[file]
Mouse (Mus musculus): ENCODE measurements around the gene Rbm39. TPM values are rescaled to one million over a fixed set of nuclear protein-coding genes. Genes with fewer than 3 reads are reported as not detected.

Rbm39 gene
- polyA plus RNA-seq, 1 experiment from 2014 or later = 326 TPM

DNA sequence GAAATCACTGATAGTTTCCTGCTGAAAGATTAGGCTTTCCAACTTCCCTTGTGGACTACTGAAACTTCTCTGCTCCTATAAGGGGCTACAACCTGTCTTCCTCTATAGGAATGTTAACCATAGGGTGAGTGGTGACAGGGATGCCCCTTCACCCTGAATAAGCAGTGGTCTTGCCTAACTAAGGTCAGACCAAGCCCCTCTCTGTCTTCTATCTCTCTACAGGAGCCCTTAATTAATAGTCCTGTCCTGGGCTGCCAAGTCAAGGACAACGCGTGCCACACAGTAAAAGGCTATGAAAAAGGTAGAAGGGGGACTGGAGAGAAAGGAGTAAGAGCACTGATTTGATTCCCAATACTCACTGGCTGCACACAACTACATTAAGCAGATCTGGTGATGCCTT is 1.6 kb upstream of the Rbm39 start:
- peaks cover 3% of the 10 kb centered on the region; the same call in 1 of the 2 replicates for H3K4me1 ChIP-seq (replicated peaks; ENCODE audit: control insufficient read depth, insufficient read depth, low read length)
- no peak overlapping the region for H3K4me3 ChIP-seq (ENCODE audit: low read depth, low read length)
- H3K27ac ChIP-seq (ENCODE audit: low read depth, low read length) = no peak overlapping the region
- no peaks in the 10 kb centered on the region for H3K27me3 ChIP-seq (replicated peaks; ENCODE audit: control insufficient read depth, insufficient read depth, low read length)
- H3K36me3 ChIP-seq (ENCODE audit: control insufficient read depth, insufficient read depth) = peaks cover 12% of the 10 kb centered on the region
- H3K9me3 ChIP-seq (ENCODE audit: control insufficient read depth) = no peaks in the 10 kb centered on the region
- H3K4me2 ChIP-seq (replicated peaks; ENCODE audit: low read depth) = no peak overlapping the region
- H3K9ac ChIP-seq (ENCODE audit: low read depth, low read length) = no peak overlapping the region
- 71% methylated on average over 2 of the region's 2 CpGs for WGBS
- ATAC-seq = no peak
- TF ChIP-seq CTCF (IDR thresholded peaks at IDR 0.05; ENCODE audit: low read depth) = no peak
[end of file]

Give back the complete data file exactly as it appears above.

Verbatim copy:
Mouse (Mus musculus): ENCODE measurements around the gene Rbm39. TPM values are rescaled to one million over a fixed set of nuclear protein-coding genes. Genes with fewer than 3 reads are reported as not detected.

Rbm39 gene
- polyA plus RNA-seq, 1 experiment from 2014 or later = 326 TPM

DNA sequence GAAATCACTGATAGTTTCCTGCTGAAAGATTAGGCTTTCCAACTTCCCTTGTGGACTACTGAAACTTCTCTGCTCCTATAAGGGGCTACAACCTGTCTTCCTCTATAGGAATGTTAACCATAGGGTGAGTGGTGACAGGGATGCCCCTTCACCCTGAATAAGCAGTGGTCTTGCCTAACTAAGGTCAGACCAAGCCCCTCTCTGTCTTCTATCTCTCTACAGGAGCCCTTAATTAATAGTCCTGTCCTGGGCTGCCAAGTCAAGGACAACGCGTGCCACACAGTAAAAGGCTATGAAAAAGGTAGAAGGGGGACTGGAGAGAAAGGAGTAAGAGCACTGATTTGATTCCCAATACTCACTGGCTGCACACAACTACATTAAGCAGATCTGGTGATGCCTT is 1.6 kb upstream of the Rbm39 start:
- peaks cover 3% of the 10 kb centered on the region; the same call in 1 of the 2 replicates for H3K4me1 ChIP-seq (replicated peaks; ENCODE audit: control insufficient read depth, insufficient read depth, low read length)
- no peak overlapping the region for H3K4me3 ChIP-seq (ENCODE audit: low read depth, low read length)
- H3K27ac ChIP-seq (ENCODE audit: low read depth, low read length) = no peak overlapping the region
- no peaks in the 10 kb centered on the region for H3K27me3 ChIP-seq (replicated peaks; ENCODE audit: control insufficient read depth, insufficient read depth, low read length)
- H3K36me3 ChIP-seq (ENCODE audit: control insufficient read depth, insufficient read depth) = peaks cover 12% of the 10 kb centered on the region
- H3K9me3 ChIP-seq (ENCODE audit: control insufficient read depth) = no peaks in the 10 kb centered on the region
- H3K4me2 ChIP-seq (replicated peaks; ENCODE audit: low read depth) = no peak overlapping the region
- H3K9ac ChIP-seq (ENCODE audit: low read depth, low read length) = no peak overlapping the region
- 71% methylated on average over 2 of the region's 2 CpGs for WGBS
- ATAC-seq = no peak
- TF ChIP-seq CTCF (IDR thresholded peaks at IDR 0.05; ENCODE audit: low read depth) = no peak